There are five minerals every child needs every day to ensure optimal growth and functioning. Do you know what they are?
Minerals are natural substances that are absorbed by the body through food and other supplements. They’re necessary for many bodily functions, including growth in babies and children.
The best way to get all the minerals the human body needs is to eat a variety of foods every day, explains clinical paediatric dietician Kath Megaw. “Whole or unprocessed foods such as fruits and vegetables, whole grains, dairy products, legumes, lean meats, fish and poultry are the best choices for providing your body with the nutrients it needs to stay healthy and grow properly. This applies to children too.”
Megaw outlines the five most important minerals children need:
This is an incredibly important mineral in childhood. Calcium is essential for the proper development of bones and teeth. It’s also important for blood clotting and for good nerve, muscle and heart function.
Calcium-rich foods include dairy products, salmon, sardines (with bones), seafood, almonds and green leafy vegetables.
This mineral is stored in the body tissues and plays a role in more than 300 enzyme reactions within the body.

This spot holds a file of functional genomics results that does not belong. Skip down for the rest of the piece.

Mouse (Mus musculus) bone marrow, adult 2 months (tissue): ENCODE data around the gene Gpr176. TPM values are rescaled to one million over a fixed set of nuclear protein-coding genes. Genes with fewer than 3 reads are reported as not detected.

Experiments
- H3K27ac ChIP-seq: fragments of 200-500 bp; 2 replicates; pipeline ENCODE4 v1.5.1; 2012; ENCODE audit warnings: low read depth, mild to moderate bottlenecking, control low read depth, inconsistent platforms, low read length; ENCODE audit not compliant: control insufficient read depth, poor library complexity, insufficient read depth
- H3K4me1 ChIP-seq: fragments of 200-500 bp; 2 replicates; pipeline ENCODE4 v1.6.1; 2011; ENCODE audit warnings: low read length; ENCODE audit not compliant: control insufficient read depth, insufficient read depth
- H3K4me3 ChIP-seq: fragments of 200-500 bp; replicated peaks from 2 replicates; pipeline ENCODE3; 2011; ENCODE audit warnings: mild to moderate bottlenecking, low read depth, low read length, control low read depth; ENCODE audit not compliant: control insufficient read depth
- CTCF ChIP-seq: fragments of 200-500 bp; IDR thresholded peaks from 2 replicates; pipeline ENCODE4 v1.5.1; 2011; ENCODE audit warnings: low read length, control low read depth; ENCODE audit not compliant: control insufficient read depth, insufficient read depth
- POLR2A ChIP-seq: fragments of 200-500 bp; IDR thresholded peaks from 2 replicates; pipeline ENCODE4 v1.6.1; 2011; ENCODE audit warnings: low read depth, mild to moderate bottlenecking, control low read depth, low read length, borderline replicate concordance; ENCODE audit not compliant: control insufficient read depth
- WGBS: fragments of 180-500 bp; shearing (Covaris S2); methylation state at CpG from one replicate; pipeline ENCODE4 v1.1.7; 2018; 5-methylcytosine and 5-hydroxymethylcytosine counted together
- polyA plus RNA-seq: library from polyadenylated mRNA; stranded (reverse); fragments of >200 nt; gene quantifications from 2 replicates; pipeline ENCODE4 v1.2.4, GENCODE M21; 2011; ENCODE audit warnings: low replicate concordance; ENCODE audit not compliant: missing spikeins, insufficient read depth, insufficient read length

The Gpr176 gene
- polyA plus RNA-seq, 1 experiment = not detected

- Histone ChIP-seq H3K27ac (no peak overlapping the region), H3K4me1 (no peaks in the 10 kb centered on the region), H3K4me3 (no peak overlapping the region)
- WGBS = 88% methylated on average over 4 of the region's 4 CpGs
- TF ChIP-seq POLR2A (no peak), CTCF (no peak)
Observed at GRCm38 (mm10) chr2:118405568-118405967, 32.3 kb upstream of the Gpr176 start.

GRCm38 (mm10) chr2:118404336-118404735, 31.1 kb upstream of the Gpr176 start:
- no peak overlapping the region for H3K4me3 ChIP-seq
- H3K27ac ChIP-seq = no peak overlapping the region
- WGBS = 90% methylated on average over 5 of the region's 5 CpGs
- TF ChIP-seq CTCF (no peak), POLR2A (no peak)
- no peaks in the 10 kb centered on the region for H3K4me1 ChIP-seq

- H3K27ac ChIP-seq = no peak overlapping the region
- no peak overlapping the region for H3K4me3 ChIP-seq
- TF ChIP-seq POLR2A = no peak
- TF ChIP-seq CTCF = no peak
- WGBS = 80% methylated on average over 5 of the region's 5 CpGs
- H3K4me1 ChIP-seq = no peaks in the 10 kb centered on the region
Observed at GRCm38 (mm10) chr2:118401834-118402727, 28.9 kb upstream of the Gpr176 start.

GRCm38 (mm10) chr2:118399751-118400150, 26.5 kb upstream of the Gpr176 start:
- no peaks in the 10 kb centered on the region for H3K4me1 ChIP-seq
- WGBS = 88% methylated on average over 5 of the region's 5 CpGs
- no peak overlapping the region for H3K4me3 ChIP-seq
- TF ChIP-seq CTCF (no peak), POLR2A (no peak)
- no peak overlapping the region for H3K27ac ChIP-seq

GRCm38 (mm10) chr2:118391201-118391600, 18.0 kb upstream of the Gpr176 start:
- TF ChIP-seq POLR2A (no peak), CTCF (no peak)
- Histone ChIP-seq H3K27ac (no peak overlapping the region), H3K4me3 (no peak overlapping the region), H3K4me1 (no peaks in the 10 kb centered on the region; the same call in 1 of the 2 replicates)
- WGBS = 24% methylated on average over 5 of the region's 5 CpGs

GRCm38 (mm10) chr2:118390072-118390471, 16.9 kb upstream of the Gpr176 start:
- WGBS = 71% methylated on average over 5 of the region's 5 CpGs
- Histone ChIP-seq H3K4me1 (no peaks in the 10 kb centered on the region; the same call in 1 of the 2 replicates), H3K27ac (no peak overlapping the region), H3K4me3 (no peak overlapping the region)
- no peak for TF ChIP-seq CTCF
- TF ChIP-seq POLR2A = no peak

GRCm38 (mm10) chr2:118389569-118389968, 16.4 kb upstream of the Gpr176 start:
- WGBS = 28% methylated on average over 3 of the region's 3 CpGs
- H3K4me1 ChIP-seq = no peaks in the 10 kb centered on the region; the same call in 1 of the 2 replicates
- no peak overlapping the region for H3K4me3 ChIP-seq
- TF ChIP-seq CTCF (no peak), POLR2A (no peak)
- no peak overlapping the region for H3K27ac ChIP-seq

Magnesium is a versatile mineral, vital for the growth and maintenance of teeth and bones, relaxation of muscles, maintenance of blood-sugar levels and for the development and functioning of a healthy heart and nervous system.
Magnesium is found in nuts, pumpkin seeds, sunflower seeds and grains. Protein-rich foods such as chicken, fish and meat aid the absorption of magnesium, along with the intake of calcium, phosphorus, zinc, and vitamins B1, B6, C and D.
Adequate iron intake is important during childhood and is positively associated with learning. Iron is essential for building healthy blood and for carrying oxygen to body cells.
This mineral is found in eggs, fish, liver, meat and organ meats (liver), poultry, green leafy vegetables, whole grains, legumes and iron-enriched cereals.
Many of the body’s hormones and enzymes depend on zinc to perform their functions. Zinc is also related to a child’s ability to grow.
Zinc is found in whole grains, seafood, fish, eggs, dairy and nuts.
This is a trace mineral that assists in many of the body’s processes. It’s present in virtually every cell but is most abundant in the kidneys, liver, spleen, pancreas and testes.
Many experts now believe selenium could prove to be one of the most important disease-fighting nutrients in the body, specifically in the prevention of heart disease, cancer, inflammatory diseases like rheumatoid arthritis, and for people suffering from infections that compromise cell immunity.
Selenium-rich foods include Brazil nuts, seafood, poultry, meat, oats and brown rice.
Kath Megaw, Clinical Paediatric Dietician. Visit www.nutripaeds.co.za for more information.
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